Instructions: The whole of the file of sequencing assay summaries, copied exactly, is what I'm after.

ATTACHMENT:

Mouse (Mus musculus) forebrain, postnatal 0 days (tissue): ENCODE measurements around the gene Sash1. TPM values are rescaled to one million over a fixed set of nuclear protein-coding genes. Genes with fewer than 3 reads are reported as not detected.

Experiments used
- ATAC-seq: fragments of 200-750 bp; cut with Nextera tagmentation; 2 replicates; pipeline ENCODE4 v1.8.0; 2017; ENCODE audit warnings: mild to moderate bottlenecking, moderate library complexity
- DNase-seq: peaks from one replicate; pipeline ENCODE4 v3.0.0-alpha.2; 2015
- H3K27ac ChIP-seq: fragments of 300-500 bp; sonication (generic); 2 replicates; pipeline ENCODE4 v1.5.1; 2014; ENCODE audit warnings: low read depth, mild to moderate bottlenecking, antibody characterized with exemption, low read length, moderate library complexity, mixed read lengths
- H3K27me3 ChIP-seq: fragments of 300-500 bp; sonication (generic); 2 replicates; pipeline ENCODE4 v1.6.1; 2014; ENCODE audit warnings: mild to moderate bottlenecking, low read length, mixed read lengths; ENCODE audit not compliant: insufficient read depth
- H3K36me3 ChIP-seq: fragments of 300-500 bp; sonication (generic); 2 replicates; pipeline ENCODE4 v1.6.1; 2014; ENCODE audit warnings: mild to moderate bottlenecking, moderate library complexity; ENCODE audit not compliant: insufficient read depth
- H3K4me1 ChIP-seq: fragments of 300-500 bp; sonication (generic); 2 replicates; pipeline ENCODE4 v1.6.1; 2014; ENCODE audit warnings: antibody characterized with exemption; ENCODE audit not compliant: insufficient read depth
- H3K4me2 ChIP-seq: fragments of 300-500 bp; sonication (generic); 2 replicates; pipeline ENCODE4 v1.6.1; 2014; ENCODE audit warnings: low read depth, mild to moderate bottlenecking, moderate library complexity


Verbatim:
Mouse (Mus musculus) forebrain, postnatal 0 days (tissue): ENCODE measurements around the gene Sash1. TPM values are rescaled to one million over a fixed set of nuclear protein-coding genes. Genes with fewer than 3 reads are reported as not detected.

Experiments used
- ATAC-seq: fragments of 200-750 bp; cut with Nextera tagmentation; 2 replicates; pipeline ENCODE4 v1.8.0; 2017; ENCODE audit warnings: mild to moderate bottlenecking, moderate library complexity
- DNase-seq: peaks from one replicate; pipeline ENCODE4 v3.0.0-alpha.2; 2015
- H3K27ac ChIP-seq: fragments of 300-500 bp; sonication (generic); 2 replicates; pipeline ENCODE4 v1.5.1; 2014; ENCODE audit warnings: low read depth, mild to moderate bottlenecking, antibody characterized with exemption, low read length, moderate library complexity, mixed read lengths
- H3K27me3 ChIP-seq: fragments of 300-500 bp; sonication (generic); 2 replicates; pipeline ENCODE4 v1.6.1; 2014; ENCODE audit warnings: mild to moderate bottlenecking, low read length, mixed read lengths; ENCODE audit not compliant: insufficient read depth
- H3K36me3 ChIP-seq: fragments of 300-500 bp; sonication (generic); 2 replicates; pipeline ENCODE4 v1.6.1; 2014; ENCODE audit warnings: mild to moderate bottlenecking, moderate library complexity; ENCODE audit not compliant: insufficient read depth
- H3K4me1 ChIP-seq: fragments of 300-500 bp; sonication (generic); 2 replicates; pipeline ENCODE4 v1.6.1; 2014; ENCODE audit warnings: antibody characterized with exemption; ENCODE audit not compliant: insufficient read depth
- H3K4me2 ChIP-seq: fragments of 300-500 bp; sonication (generic); 2 replicates; pipeline ENCODE4 v1.6.1; 2014; ENCODE audit warnings: low read depth, mild to moderate bottlenecking, moderate library complexity